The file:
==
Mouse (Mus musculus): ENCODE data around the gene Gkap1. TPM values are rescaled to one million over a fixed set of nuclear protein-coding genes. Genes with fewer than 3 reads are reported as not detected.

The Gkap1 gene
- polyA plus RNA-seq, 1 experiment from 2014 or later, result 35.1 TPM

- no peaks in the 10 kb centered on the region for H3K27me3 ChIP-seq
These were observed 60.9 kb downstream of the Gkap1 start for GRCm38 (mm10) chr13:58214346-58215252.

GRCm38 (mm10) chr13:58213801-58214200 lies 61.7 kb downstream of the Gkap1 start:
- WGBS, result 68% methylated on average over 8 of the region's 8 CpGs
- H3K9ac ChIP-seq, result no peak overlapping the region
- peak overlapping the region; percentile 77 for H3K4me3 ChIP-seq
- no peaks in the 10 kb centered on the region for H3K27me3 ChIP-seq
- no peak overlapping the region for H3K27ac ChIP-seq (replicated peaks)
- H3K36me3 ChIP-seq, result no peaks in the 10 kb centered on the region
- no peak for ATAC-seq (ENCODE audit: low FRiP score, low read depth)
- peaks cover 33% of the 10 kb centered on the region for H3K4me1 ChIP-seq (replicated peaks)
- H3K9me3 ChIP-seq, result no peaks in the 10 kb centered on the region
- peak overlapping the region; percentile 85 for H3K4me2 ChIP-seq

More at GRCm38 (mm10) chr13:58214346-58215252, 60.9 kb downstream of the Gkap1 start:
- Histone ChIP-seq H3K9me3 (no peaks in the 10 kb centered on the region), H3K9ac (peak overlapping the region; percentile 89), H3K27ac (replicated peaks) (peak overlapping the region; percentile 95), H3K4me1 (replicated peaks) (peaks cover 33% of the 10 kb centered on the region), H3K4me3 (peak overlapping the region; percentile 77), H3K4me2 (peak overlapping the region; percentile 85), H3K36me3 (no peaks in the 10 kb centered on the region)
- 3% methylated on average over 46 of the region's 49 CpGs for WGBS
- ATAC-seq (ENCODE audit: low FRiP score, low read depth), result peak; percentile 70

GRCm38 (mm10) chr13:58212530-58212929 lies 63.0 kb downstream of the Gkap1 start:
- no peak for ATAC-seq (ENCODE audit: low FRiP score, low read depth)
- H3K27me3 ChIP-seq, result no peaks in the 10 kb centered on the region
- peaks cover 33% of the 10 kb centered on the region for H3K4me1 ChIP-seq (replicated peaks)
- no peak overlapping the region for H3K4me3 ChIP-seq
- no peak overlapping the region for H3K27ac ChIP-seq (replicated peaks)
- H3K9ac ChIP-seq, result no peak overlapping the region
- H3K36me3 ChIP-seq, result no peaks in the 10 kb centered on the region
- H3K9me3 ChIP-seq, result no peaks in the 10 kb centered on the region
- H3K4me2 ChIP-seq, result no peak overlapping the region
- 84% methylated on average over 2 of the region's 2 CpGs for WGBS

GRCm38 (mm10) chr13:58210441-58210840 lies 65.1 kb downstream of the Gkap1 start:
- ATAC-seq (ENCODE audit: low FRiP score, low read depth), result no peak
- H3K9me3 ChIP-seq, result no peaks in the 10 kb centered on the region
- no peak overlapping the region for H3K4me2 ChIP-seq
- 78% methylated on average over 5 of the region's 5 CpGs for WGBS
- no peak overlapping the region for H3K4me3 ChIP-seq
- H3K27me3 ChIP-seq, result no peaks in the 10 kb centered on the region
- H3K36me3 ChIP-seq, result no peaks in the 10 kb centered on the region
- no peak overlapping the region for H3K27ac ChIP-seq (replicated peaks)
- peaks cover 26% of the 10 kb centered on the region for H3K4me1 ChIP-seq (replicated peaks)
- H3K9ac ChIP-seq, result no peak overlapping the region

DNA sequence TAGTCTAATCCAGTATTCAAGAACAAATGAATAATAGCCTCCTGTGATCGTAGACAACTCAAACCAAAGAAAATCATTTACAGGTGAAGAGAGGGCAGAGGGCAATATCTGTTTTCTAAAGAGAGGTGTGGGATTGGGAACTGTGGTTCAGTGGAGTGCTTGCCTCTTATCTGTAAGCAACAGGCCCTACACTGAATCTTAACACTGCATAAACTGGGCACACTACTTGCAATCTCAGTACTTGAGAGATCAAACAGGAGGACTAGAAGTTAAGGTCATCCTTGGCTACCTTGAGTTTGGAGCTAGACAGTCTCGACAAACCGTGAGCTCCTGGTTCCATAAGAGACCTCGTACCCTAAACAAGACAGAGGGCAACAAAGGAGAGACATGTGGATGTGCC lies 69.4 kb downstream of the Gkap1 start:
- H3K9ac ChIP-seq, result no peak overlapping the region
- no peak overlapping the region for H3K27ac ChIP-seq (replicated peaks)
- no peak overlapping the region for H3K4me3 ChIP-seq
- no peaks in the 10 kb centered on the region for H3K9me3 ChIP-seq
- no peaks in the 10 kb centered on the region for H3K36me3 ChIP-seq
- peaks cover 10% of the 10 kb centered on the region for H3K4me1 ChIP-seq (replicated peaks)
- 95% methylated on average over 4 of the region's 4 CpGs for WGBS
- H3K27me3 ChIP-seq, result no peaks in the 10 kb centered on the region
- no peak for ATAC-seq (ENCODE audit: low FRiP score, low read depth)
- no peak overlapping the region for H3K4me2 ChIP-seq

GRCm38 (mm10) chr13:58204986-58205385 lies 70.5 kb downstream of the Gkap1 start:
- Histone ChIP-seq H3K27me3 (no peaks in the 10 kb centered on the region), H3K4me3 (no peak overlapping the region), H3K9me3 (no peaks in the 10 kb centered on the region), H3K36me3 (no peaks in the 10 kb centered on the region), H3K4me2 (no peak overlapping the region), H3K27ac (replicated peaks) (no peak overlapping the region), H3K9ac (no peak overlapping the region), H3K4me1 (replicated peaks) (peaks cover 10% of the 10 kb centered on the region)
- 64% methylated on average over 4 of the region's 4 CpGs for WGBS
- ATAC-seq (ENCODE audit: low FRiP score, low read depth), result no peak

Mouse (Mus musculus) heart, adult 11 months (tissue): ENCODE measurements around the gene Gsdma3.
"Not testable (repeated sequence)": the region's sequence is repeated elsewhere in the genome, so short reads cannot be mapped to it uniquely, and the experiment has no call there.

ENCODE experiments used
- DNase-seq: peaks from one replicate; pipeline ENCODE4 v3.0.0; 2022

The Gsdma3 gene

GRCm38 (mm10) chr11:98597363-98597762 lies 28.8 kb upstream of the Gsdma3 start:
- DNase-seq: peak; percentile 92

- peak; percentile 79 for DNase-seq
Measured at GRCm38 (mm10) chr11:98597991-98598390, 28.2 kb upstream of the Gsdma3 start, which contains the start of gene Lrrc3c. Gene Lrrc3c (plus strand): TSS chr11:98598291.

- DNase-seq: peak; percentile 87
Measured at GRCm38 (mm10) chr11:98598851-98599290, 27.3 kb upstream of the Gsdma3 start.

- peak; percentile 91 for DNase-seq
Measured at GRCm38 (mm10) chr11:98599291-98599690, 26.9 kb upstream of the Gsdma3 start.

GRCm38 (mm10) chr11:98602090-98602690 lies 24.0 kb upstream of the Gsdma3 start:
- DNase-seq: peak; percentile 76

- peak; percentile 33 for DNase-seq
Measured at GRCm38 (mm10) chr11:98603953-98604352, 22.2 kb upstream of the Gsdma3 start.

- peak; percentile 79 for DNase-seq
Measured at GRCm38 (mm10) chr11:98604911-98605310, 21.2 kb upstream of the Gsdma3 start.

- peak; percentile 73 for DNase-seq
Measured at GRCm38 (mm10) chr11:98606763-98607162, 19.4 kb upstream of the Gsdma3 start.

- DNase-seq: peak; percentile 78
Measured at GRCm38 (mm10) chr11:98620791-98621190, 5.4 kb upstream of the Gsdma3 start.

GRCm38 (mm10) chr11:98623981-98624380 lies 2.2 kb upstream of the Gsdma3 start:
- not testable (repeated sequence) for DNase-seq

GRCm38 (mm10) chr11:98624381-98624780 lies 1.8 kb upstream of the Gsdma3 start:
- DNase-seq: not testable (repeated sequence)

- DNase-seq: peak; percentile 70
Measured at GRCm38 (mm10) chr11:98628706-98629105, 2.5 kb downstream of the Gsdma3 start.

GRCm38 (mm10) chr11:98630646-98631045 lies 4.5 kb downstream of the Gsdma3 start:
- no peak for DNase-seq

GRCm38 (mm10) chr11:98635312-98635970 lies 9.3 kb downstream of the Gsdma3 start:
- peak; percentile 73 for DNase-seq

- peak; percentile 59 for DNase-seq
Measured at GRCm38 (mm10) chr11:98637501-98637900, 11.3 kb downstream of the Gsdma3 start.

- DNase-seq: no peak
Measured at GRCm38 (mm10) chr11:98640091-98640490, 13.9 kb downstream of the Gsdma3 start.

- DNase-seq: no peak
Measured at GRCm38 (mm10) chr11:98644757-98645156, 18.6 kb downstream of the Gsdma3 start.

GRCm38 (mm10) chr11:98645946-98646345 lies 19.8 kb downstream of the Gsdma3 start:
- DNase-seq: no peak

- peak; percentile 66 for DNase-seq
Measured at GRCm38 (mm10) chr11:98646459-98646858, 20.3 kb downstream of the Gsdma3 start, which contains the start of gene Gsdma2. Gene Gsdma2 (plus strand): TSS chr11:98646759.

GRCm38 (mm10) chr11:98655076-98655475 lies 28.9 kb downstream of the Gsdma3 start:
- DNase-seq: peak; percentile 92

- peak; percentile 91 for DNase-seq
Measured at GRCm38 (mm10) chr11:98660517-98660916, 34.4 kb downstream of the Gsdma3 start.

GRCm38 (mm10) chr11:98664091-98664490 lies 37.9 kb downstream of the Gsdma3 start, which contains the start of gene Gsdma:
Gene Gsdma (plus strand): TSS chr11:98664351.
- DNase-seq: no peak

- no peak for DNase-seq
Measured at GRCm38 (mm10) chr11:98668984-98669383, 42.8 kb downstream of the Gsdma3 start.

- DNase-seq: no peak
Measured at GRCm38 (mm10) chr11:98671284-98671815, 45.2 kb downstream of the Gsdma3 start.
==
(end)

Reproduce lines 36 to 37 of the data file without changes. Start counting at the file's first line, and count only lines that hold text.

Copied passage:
- 78% methylated on average over 5 of the region's 5 CpGs for WGBS
- no peak overlapping the region for H3K4me3 ChIP-seq